message edited by THX 1138


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#7
May 5, 2019 at 09:36:33
Almost always these sort of symptoms turn out to be the keyboard itself.

Always pop back and let us know the outcome - thanks


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#8
May 5, 2019 at 13:10:29
It seems to me unlikely that a key would begin to repeat
unless it was first pressed. If this is a real issue, not spam,
then I would want to know whether the key has to be pressed
in order for the problem to begin.

It also seems unlikely that either slash key would be the one
key affected. More likely that it would be a key getting pressed
very frequently, like the down arrow, Ctrl, shift, or enter keys.

It has been many years since I last pulled a keyboard apart.
Early on, some keyboards had keys that broke the electrical
contact when pressed. I knew that, so when a friend pulled
off the keycap of a "Reset" key in order to prevent accidental
reset of the computer, I predicted that the keyboard would no
longer work. Sure enough, a bunch of keys (all those on the
same matrix line as the "Reset" key) were suddenly dead.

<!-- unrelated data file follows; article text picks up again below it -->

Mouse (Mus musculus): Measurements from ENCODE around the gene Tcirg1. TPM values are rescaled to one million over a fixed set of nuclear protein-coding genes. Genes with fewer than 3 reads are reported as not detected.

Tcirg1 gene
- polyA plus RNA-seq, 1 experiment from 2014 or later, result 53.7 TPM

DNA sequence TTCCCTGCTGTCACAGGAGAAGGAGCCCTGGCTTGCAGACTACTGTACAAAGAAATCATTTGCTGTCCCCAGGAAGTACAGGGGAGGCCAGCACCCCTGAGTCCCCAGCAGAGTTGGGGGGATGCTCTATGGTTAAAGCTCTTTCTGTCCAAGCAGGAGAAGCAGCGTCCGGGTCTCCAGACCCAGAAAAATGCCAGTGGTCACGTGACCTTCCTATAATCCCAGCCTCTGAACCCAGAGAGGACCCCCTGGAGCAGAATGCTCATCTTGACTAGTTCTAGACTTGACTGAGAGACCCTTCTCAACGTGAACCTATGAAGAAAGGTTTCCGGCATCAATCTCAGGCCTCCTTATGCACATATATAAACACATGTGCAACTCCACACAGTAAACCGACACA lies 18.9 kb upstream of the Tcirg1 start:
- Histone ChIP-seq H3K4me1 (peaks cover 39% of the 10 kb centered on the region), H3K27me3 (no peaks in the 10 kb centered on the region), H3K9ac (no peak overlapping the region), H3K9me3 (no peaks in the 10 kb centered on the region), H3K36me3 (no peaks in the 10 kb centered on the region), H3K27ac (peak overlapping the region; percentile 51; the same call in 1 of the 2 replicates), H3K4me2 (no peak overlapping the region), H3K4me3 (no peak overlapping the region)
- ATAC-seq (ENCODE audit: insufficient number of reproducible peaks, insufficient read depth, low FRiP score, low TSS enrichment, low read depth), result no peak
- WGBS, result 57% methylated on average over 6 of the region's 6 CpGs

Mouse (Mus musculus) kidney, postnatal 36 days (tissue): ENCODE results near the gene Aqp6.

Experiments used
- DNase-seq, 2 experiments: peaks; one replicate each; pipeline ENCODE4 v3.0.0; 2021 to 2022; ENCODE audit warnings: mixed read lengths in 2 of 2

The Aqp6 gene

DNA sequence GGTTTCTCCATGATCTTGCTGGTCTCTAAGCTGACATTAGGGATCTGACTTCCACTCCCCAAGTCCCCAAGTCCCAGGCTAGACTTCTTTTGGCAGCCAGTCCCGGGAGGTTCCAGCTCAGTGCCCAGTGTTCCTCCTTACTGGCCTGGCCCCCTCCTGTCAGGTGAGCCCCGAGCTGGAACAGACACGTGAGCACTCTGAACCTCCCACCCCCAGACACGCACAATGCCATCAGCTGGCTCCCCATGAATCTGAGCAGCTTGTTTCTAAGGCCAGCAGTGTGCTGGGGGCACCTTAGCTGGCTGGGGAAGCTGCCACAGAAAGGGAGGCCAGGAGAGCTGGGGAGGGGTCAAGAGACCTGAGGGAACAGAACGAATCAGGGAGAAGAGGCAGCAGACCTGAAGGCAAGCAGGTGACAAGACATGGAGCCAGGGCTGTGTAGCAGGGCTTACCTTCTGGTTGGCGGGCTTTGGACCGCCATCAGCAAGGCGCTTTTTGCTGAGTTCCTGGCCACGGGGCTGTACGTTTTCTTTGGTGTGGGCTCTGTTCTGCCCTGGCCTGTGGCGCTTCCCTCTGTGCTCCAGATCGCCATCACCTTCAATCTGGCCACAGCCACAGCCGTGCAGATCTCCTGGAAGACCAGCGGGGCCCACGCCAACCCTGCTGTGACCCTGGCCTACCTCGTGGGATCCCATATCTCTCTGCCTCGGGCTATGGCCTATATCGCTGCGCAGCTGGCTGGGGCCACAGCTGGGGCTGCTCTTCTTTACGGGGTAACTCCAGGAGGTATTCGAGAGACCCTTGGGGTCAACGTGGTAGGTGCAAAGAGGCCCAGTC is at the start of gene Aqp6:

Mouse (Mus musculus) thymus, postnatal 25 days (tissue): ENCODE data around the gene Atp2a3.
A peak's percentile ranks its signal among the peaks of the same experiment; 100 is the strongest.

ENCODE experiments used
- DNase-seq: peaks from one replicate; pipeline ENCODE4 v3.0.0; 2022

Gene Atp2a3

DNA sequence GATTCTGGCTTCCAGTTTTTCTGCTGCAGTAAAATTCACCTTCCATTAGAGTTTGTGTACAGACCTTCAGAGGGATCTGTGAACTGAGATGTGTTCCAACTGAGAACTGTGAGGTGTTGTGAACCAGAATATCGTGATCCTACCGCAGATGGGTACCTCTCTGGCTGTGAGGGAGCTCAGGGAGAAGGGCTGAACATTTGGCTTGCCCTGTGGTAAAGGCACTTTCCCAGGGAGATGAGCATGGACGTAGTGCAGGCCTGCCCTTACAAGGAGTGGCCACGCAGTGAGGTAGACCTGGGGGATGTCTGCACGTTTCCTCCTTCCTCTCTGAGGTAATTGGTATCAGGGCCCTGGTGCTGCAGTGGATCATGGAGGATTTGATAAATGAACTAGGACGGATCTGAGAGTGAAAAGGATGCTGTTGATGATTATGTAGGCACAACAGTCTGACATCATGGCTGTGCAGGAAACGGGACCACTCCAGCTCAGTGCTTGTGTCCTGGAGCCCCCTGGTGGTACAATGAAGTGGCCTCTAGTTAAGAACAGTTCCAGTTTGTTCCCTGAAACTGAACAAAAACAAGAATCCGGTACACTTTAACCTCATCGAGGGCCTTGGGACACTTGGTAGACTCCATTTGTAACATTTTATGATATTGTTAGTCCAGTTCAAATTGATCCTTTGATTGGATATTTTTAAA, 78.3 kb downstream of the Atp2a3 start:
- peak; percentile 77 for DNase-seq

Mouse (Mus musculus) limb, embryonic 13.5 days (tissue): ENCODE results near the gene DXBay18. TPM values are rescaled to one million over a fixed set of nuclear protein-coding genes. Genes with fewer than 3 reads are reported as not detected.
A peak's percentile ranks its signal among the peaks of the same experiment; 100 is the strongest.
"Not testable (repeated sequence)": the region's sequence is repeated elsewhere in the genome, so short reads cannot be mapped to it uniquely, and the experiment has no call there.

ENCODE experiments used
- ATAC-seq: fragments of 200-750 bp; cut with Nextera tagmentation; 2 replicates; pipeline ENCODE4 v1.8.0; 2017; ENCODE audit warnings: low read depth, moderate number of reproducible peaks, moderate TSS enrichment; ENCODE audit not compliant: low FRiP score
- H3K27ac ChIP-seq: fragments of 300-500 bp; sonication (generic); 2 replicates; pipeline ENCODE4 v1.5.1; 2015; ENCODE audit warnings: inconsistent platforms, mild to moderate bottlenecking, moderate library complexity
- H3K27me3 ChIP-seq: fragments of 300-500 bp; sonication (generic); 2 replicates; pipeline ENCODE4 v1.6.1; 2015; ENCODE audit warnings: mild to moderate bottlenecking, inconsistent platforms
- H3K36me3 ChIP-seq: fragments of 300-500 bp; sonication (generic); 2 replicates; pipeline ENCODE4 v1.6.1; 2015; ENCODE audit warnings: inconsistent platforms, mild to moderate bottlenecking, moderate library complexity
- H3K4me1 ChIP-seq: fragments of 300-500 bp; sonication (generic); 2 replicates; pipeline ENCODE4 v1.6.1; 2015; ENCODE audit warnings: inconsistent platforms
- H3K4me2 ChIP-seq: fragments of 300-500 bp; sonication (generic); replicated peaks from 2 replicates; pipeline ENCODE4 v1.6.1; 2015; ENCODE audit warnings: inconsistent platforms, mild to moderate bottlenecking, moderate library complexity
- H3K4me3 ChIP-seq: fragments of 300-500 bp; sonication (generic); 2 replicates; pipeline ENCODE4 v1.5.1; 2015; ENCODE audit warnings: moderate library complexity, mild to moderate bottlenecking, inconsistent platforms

Putting the keycap back on (restoring the circuit) fixed it.

Do any keyboards still work that way?

My limited experience suggests that a "stuck" key usually
doesn't look or feel stuck. It has to be disassembled to be
investigated or cleaned. Vacuuming or even washing a
washable keyboard isn't likely to do it.

-- Jeff, in Minneapolis


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#9
May 5, 2019 at 13:56:43
Consumer grade uses dome switches. The bottom is basically a printed circuit board with two exposed contacts where the key should be. The top contains a conductive material, held in place by a dome. Pressing a key deforms the dome and allows the material to bridge the two contacts, closing the circuit. Easy to manufacture, and robust enough to last a few years.